West End Residences
New York's only supportive housing residence for LGBT youth
In 2011, West End Residences HDFC, Inc. made history.
With the help of one high-profile advocate, West End opened the first-ever supportive housing residence for formerly homeless LGBT youth in New York State. West End’s True Colors Residence offers supportive housing in Manhattan to 30 LGBT young adults aged 18-24. It does so through a unique partnership with ’80s musical icon Cyndi Lauper.
“Gay, lesbian, bisexual and transgender youth living on the streets and in foster care need our support more than ever,” says Lauper, whose 1986 song "True Colors" inspired the building’s name. “In New York City, the True Colors Residence is going to play a big role in providing these young people with the leg up and encouragement they need.”
True Colors arose from a simple question: What can we do to curb the number of LGBT homeless youth in New York City? Lauper first kicked around the question in 2007 with her manager Lisa Barbaris (a former West End volunteer) and West End Executive Director Colleen Jackson. The three were well aware of the problem. Current estimates show that up to 40% of homeless NYC youths identify as LGBT.
They arrived at a common-sense, if unconventional, solution: Supportive housing. No one in New York had ever built such a residence for LGBT youth.
“Without [Lauper], the residence definitely would not be built,” Jackson said in a 2010 interview with People magazine. "Cyndi was a catalyst that made me decide we have to do this.”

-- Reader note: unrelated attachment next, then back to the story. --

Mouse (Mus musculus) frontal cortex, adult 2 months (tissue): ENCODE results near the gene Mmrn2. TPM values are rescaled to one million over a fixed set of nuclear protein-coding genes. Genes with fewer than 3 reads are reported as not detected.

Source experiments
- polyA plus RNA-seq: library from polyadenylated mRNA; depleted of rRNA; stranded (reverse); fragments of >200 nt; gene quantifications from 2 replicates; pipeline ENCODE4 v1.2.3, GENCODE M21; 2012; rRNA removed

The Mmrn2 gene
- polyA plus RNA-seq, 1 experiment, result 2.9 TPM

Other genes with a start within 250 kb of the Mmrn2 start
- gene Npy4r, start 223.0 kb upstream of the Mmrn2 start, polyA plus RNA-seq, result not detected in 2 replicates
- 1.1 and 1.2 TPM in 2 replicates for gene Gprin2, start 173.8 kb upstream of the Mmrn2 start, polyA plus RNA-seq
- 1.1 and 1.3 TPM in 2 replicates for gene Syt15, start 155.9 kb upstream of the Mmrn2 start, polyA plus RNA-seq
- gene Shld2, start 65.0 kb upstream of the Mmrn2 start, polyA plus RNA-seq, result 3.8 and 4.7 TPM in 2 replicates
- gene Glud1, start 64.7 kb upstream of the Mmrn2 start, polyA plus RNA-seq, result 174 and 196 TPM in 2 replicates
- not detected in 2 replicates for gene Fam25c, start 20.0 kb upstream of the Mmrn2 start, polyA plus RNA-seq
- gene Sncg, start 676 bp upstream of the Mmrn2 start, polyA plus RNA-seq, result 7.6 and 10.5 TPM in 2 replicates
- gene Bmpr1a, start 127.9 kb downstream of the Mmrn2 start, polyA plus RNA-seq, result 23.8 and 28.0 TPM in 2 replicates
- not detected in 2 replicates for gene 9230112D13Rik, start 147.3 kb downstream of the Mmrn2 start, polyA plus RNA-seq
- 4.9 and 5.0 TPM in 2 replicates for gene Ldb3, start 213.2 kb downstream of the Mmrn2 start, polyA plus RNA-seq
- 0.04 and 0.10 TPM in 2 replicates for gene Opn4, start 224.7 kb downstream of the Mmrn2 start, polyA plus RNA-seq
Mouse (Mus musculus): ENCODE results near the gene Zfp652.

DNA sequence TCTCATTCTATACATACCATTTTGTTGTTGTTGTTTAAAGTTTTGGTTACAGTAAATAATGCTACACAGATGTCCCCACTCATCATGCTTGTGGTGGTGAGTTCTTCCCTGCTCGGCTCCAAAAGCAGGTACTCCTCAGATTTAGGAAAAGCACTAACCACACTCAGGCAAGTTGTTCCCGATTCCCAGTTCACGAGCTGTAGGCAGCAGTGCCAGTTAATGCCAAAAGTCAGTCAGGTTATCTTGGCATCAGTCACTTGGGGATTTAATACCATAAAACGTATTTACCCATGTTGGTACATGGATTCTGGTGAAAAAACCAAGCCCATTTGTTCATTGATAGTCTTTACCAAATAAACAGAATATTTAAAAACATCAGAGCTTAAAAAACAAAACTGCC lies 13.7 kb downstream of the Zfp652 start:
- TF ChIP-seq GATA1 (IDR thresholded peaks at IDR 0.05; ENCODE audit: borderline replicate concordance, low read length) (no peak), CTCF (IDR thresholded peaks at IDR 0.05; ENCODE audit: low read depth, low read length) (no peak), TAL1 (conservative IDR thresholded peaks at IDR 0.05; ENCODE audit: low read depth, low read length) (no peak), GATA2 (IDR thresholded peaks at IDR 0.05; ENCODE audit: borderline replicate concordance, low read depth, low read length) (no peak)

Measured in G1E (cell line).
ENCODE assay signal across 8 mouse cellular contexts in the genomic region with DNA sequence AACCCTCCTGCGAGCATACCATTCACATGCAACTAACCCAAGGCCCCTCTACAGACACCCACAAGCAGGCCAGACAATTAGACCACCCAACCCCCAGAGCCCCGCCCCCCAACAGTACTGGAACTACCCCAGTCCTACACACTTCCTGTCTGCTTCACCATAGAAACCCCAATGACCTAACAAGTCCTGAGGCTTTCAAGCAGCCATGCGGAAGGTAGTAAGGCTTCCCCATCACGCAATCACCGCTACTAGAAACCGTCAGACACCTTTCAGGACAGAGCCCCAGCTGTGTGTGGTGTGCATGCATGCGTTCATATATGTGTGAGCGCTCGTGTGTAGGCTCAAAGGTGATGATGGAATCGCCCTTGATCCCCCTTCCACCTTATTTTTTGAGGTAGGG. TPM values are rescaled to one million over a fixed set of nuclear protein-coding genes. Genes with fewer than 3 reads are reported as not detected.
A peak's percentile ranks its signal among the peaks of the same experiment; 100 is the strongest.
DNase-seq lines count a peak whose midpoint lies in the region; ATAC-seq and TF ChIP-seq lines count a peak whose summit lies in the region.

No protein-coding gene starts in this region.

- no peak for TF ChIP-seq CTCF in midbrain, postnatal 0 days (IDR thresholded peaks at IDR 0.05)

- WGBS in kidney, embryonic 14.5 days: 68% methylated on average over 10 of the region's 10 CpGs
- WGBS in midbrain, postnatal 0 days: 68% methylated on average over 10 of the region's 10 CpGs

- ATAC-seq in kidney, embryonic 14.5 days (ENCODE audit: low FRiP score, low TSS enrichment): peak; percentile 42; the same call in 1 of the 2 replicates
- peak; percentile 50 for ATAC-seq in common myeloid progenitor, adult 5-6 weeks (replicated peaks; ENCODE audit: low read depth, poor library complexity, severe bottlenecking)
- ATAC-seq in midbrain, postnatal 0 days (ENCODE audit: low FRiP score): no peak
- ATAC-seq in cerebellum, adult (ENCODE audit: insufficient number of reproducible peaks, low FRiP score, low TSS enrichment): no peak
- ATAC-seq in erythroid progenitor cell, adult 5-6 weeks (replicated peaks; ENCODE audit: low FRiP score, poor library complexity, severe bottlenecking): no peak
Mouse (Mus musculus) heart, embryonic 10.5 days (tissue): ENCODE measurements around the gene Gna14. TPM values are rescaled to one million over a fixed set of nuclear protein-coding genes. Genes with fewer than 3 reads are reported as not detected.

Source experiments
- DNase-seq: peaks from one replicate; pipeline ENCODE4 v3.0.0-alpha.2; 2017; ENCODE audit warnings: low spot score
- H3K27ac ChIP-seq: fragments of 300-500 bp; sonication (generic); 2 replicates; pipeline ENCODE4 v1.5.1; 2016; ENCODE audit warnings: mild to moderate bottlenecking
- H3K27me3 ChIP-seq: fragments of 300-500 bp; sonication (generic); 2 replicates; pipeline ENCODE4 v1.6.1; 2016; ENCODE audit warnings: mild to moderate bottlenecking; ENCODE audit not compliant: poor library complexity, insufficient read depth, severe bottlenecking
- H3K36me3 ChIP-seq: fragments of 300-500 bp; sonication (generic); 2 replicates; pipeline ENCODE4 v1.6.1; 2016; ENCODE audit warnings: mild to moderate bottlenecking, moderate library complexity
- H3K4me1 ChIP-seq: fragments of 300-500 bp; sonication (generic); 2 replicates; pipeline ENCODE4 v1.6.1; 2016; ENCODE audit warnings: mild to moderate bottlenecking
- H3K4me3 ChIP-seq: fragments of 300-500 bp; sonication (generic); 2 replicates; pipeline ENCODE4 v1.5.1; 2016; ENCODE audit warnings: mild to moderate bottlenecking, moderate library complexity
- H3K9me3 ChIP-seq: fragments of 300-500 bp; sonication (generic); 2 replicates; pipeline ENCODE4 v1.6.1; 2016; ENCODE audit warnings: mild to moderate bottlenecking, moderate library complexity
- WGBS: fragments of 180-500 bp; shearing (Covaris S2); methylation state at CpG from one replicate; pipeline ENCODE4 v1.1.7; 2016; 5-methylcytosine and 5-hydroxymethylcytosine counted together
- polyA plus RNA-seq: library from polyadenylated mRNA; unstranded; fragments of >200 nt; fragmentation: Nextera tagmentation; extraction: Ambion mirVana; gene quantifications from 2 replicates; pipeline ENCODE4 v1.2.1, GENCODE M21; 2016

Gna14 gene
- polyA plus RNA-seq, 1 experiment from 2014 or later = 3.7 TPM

Jackson went to work on the nuts and bolts of supportive housing development, while Lauper founded the True Colors Fund and became a diligent advocate for the residence. Four years later, True Colors Residence opened its doors in Harlem.
The building now offers affordable housing with access to an array of on-site services. True Colors tenants can consult a life-skills coach, case manager or social worker to help with the tasks of everyday living. They can also work toward a GED, receive medical services or use the building’s computer lab and library. To live in the residence, they pay rent based on their individual income.
"Even I want to take take the life classes," Lauper said during the building's grand opening ceremony. "I don't even know how to do some of those things."
For many of its tenants, True Colors represents a major turning point in their lives. Gone are their days of rejection and life on the streets.
“A lot of these kids have been thrown out of their homes,” says Jackson. “Families aren’t terribly understanding when it comes to LGBT issues. I’ve interviewed several of the applicants for True Colors, and it’s the same story over and over again: They had to leave their homes when they came out to their parents.”
For the first time, New York State has a home just for them.
"I'm lost for words; I'm so happy right now," said Priscilla Rumnit, one of the building's tenants. "I'm just so excited for this place. Here, I feel safe."
For photos from the True Colors Residence grand opening event, visit the Network's Facebook page.
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